211. Telegram From the Embassy in the United Kingdom to the Department of State1
3995. Personal from Ambassador for President and Secretary. I am greatly disturbed by press reports of possible adoption of amendment to H.R. 1 to require President to accept Tariff Commission escape clause recommendations except when national security is involved. Such amendment would have most serious effects on relations with UK.2 It would presumably make it almost impossible for President in future to reject recommendations for duty increases on important UK manufactured products (e.g. bicycles) since most such products have little national security significance. It would certainly result in reapplications for escape clause action in most of old cases where President has rejected recommendations of Tariff Commission (e.g., lead and zinc, fish fillets, silk scarves, wood screws, scissors and shears, tobacco pipes, handblown glass ware—in most of which UK has an interest). And it would encourage flood of new applications from many other producers.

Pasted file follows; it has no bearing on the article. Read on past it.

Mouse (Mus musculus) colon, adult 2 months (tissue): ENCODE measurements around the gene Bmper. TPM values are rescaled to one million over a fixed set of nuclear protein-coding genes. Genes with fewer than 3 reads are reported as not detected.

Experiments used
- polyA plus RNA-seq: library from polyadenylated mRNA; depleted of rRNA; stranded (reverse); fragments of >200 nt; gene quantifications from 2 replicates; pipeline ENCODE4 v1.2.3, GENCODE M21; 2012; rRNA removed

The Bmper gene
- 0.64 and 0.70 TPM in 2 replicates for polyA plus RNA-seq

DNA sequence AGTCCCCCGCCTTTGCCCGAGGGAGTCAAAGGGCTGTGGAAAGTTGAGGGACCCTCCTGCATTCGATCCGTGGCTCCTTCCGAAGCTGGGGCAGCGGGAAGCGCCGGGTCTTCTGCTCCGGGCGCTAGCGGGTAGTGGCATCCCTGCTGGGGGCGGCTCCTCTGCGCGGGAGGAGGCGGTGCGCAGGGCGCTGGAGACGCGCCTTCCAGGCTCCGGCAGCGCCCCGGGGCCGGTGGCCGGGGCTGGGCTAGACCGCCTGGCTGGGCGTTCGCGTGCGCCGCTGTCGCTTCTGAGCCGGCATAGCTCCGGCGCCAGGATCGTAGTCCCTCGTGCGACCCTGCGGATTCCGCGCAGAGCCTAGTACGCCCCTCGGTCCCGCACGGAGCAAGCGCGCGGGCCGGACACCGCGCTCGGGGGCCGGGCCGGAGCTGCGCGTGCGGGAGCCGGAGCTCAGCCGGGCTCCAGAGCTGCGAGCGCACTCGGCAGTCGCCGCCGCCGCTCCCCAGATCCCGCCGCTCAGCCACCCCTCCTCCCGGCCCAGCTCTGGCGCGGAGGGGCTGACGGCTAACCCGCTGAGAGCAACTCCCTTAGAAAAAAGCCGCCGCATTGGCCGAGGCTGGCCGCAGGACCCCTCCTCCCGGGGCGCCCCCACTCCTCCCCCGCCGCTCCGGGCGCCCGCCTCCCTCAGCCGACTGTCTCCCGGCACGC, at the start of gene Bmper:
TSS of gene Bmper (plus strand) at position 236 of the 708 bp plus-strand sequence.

Such a result, hitting a wide range of UK exports to US, would not only have harmful economic effects in both countries but would create serious doubts among all shades of opinion in UK as to sincerity of US purpose to adopt policy of freer trade. Indeed such an amendment [Page 601] would undoubtedly be considered here as having effect of nullifying passage of H.R. 1 and of directly reversing President’s announced program. This undoubtedly would have repercussions here on a wide front. For example, it would greatly lessen prospects for sterling convertibility and dollar import liberalization. It would also affect UK’s attitude towards new GATT agreements and might change whole direction of British commercial policy.
I am sure everything possible is already being done to prevent this unfortunate action, but, in view of very real dangers involved in situation, I felt I should express my personal views.
- Source: Department of State, Central Files, 411.414/3–1255. Confidential.↩
- The Trade Agreements Extension Act of 1955, P.L. 84–86, 69 Stat. 162, was approved on June 21. For documentation on its effects on U.S.–U.K. trade, and the decisions to increase tariffs on British bicycles and to reject the British bid for supplying generators to the Chief Joseph Dam, see volume IX.↩